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I NTRODUCTION

MAQUETTE OF JANSEN’S DOUBLE-HEIGHT LIVING ROOM FOR THE NEW YORK RESIDENCE OF DRUE AND HENRY J. HEINZ II, C. 1963

gone from an almost exclusive espousal of 18th-century taste to a concentration on contemporary design. In the new headquarters, Ortiz-Cabrera demonstrated economy while promoting innovative design. The walls were covered in overlapping panels of brown butcher paper, which provided a “wonderful, energetic look,” remembered Amar. “He was a genius in the way he could take very little and make it come across as something so magnificent.”66 Added to this simple scheme were faux-wood doors, trimmed in black lacquer, with gold fittings. The furniture was more traditional, but spare in quantity, with Louis XVI–style chairs and a fabric-lined bookcase serving as the main grouping. The mix “was chic for that time because no

one dared to take such chances . . . that’s what made Carlos so great.”67 This transformation was no doubt to Delbée’s liking. Unfortunately, it was accompanied by a dramatic reduction in clients. Those that remained true to Jansen included connoisseur and art patron Ailsa Mellon Bruce, a banking heiress whose drawn-out commission ended with her 1969 death; the completed apartment, which included a dining room with “paneling” made of upholstered silk trimmed with various decorative tapes, was never photographed nor celebrated to the benefit of Ortiz-Cabrera and Jansen, Inc.68 The unfortunate reality was that the New York office had sacrificed the style for which it was best known to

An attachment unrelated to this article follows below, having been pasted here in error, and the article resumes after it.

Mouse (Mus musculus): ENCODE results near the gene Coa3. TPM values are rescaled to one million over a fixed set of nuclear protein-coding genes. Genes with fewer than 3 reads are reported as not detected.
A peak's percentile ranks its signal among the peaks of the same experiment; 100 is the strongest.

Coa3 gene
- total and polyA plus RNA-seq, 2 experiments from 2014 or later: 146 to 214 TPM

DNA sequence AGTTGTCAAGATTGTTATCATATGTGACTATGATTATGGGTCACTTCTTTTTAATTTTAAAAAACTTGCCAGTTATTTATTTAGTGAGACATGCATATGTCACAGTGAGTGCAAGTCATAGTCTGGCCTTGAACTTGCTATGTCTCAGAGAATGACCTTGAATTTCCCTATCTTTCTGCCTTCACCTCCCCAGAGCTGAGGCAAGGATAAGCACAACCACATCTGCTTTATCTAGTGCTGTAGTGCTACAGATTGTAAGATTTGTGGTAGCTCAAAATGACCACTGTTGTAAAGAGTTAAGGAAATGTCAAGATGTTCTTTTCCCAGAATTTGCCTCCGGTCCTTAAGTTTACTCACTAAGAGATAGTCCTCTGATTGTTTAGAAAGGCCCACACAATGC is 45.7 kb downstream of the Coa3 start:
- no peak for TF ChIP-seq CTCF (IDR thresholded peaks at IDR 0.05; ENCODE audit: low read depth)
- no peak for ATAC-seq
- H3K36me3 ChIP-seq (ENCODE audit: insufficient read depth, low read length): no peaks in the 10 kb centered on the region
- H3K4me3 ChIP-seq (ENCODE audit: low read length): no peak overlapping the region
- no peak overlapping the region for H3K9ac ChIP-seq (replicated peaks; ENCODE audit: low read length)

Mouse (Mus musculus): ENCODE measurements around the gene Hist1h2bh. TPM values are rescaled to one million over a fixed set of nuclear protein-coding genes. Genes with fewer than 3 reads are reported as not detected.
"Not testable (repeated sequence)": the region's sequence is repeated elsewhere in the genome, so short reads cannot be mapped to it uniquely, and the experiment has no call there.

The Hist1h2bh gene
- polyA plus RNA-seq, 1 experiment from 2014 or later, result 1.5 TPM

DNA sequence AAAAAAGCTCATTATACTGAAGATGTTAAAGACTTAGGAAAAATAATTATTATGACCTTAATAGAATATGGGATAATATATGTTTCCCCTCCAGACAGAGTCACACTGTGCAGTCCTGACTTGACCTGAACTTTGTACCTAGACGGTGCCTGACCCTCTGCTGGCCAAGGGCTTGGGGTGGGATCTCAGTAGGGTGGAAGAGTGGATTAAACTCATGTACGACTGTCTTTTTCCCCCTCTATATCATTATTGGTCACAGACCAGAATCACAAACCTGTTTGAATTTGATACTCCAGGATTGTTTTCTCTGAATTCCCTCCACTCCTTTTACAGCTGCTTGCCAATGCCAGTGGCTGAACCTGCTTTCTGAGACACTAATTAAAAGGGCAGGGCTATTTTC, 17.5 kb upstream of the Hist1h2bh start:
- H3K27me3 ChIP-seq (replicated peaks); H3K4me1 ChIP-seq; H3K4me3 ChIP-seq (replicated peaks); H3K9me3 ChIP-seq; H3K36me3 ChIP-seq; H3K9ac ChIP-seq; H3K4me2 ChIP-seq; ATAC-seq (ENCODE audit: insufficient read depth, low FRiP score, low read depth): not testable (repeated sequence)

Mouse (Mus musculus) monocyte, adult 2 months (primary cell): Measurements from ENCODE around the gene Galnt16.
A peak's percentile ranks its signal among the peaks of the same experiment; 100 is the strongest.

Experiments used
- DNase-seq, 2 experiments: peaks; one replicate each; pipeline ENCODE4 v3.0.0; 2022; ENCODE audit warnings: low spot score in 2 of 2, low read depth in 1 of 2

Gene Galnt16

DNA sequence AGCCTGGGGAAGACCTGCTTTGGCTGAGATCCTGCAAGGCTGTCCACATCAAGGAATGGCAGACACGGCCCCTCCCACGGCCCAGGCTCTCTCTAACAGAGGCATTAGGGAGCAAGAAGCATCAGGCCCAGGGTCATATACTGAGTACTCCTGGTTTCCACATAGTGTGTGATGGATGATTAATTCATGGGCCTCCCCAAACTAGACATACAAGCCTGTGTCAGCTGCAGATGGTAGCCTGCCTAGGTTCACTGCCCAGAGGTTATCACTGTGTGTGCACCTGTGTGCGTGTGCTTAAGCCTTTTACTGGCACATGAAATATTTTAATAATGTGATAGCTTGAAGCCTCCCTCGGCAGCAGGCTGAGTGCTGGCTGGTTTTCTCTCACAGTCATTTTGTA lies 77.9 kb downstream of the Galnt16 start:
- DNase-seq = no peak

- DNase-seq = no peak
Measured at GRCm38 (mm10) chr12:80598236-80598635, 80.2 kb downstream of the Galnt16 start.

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Jansen: Decoration (excerpt)  

Jansen showcases 30 of the company's most alluring commissions, including rooms for the Duke and Duchess of Windsor, the Shah and Shahbanou...

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